Journalists and content providers can learn a lot from Social Media. Information is designed to flow; this was as true in the 1600s as it is now. Publishing has always been about interaction. When a person writes something they are seeking to elicit a response from the reader, and although we may be able to exert a degree of influence over that response, we cannot control it.
The soul of the Internet isn’t about control, it’s about freedom; not freedom of expression necessarily, but freedom of choice. Content providers should recognise this and be ready to adapt positively and intuitively to any recycling process their message encounters.
The Twitter service is the natural expression of the digital economy, the logical conclusion of an oral tradition that has its roots in folk tales, songs and Chinese whispers. Tweets are the currency of the moment. Just ensure that the next time you are taken out of context you use a service like Tynt to add a URL link back to your website when readers hit copy and paste. Here’s some ways you can ‘let it flow’:
- The ‘Social Life of Things’. Be more accepting of what Arjun Appadurai called ‘the social life of things’ (The Social Life of Things: Commodities in Cultural Perspective, 1988). If content is good, people are going to re-use it. Offer ‘Tweet’ buttons and ‘Share’ buttons that preserve the spirit of the original message. Whether it is brands, ideas or products, the meaning that we attribute to things has always derived from human exchanges and interaction. What consumers want is often the outcome of complex social mechanisms. The next time you see your product or idea in unfavourable context, have a think about why it is there. Could you have done anything different to change this? Is there a weakness in the general design or a dimension you were not aware of?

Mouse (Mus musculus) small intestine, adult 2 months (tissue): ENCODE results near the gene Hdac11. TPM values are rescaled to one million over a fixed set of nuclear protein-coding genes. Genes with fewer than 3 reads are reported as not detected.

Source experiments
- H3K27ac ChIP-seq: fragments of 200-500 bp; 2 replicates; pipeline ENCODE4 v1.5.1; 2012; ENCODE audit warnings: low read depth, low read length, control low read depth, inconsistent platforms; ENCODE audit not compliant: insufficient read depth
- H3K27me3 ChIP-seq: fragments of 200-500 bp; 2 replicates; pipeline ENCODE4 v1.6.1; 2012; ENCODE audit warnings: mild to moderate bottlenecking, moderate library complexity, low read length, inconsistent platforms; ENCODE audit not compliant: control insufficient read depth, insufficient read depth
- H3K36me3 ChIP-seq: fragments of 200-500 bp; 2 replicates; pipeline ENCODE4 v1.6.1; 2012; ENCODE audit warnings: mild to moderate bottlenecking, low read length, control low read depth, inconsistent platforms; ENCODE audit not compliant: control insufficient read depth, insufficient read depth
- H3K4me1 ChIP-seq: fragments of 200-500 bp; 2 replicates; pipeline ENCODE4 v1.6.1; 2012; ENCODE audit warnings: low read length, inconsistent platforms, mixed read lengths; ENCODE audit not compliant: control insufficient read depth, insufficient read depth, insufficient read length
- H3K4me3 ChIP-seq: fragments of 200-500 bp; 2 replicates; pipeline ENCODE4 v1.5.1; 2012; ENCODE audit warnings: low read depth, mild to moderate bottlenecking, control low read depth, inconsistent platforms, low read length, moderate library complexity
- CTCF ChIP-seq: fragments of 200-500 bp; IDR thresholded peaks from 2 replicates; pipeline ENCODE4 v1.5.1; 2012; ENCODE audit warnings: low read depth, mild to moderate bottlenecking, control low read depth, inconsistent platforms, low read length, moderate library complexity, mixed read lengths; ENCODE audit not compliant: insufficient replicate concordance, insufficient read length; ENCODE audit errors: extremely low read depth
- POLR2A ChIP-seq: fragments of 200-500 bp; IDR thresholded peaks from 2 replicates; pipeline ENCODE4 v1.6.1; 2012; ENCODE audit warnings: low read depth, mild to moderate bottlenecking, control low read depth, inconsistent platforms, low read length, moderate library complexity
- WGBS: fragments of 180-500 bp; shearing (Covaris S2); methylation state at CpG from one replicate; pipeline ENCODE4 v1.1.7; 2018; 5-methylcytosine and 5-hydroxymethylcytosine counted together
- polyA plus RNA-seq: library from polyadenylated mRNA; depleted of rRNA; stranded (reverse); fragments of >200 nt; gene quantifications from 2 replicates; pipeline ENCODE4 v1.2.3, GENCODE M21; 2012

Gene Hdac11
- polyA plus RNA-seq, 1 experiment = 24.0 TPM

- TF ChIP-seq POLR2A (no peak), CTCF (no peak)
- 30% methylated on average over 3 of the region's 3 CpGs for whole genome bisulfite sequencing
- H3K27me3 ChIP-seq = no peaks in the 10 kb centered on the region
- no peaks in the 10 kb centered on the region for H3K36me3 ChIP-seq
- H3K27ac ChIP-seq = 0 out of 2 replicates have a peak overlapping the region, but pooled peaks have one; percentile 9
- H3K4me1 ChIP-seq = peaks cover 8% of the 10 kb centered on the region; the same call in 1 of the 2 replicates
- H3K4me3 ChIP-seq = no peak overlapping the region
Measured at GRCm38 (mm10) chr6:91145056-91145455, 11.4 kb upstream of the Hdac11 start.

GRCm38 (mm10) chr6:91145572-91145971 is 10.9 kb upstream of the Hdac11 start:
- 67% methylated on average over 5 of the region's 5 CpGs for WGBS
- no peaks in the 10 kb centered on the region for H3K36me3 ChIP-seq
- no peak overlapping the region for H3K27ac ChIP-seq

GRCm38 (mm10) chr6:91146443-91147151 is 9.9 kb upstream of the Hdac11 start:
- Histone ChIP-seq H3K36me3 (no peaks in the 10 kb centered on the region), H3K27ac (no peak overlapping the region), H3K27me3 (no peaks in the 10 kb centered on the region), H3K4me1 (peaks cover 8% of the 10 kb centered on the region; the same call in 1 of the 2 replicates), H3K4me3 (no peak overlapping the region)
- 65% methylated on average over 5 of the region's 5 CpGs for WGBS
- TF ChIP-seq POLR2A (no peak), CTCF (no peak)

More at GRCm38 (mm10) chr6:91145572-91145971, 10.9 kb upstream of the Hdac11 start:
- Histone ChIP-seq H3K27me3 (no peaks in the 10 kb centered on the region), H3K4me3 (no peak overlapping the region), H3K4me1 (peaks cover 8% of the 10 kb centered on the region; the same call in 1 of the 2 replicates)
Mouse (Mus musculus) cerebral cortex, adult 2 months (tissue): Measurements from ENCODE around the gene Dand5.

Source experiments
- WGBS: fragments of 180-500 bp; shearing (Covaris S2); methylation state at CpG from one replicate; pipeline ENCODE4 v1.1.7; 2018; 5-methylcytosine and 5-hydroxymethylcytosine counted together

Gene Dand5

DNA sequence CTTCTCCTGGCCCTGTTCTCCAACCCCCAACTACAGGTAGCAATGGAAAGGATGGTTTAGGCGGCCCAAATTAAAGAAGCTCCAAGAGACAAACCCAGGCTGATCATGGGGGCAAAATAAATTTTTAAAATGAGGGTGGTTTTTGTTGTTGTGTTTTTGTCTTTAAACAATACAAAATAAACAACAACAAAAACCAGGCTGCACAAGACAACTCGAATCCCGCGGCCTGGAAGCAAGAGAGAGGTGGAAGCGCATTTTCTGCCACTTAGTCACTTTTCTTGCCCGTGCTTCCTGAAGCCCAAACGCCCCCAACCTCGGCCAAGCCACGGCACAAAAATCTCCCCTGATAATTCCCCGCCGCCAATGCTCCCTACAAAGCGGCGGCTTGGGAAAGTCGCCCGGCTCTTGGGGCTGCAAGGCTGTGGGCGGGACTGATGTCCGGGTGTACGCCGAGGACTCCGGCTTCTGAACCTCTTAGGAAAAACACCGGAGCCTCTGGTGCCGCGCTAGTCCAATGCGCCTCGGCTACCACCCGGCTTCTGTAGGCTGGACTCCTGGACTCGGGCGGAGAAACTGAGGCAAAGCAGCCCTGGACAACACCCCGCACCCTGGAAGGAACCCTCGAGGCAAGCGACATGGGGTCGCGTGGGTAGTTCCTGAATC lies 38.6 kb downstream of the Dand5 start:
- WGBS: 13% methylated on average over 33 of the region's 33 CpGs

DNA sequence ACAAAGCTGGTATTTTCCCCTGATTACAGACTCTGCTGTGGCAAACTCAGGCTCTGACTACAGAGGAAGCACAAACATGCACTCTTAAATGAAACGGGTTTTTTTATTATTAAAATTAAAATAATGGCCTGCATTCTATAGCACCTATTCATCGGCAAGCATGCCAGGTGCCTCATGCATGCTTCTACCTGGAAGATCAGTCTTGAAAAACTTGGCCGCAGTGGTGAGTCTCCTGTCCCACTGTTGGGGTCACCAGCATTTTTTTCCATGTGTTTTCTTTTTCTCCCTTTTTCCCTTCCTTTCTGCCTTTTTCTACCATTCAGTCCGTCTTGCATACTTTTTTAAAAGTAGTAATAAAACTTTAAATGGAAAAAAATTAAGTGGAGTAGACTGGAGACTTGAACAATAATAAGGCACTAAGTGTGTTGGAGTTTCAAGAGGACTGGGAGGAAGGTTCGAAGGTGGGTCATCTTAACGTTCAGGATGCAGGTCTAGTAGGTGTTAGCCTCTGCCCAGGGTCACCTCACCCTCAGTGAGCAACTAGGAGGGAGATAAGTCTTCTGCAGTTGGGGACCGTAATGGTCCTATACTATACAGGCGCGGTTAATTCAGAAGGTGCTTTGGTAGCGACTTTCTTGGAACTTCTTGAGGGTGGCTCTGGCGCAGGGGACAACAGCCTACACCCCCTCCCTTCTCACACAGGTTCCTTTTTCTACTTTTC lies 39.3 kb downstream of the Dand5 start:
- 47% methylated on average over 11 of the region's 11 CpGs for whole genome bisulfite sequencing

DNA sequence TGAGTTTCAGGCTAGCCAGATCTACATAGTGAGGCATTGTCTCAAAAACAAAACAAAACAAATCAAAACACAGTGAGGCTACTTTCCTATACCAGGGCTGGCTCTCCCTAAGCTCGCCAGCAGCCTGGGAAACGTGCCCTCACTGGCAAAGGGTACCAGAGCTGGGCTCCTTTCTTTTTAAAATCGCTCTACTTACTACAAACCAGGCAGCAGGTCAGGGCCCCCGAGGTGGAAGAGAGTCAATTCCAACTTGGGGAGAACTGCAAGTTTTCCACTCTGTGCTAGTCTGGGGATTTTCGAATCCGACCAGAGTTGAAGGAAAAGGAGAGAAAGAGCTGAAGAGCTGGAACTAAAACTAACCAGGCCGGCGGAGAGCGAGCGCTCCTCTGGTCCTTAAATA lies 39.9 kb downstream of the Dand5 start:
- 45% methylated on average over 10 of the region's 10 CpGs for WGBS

- Track user journeys. Monitor your content’s journey across the Internet using open source web tracking services like PiWick or analysis tools like Google Analytics. Tools like these offer you and your marketing team the opportunity to respond in real-time to its adventures and re-engage with users at the other side (either by responding to comments and tweets or by collating it into data).
- Think like the editor of a newspaper. It’s headlines that sell. Short and snappy sound bites travel well across the web. Give your users something they can copy and paste into Twitter and Facebook. Content that is worth repeating can spread like wild fire around the Internet. Make your sentences ‘punchy’ so they have an immediate impact on your visitors. Where appropriate, be provocative. Content can be a vehicle for discussion and if you can maintain a prominent role in that discussion you can reach a wider audience. A little controversy can go a long, long way, but use it wisely.
- Use the Inverted Pyramid technique. If you want to get and maintain the attention of your web users, then try the so-called ‘Inverted Pyramid’ technique, a theory explored further in Marcus Errico’s The Evolution of the Summary News Lead. Start by the getting the most crucial points of your message across first. All supporting claims should be placed below this. Web users like quick, immediate messages. If possible, say what you need to in the headline and follow it up in the first paragraph. Users are more likely to scroll if they feel their initial curiosity has been satisfied in the first few seconds of any visit.
- Keep your blog content columns under 80 characters in length. One of the best ways to get your users to read your content through to the end is by making your lines no longer than 80 characters in length. Not only does it look more smartly organized, readers will be able to absorb the information more easily.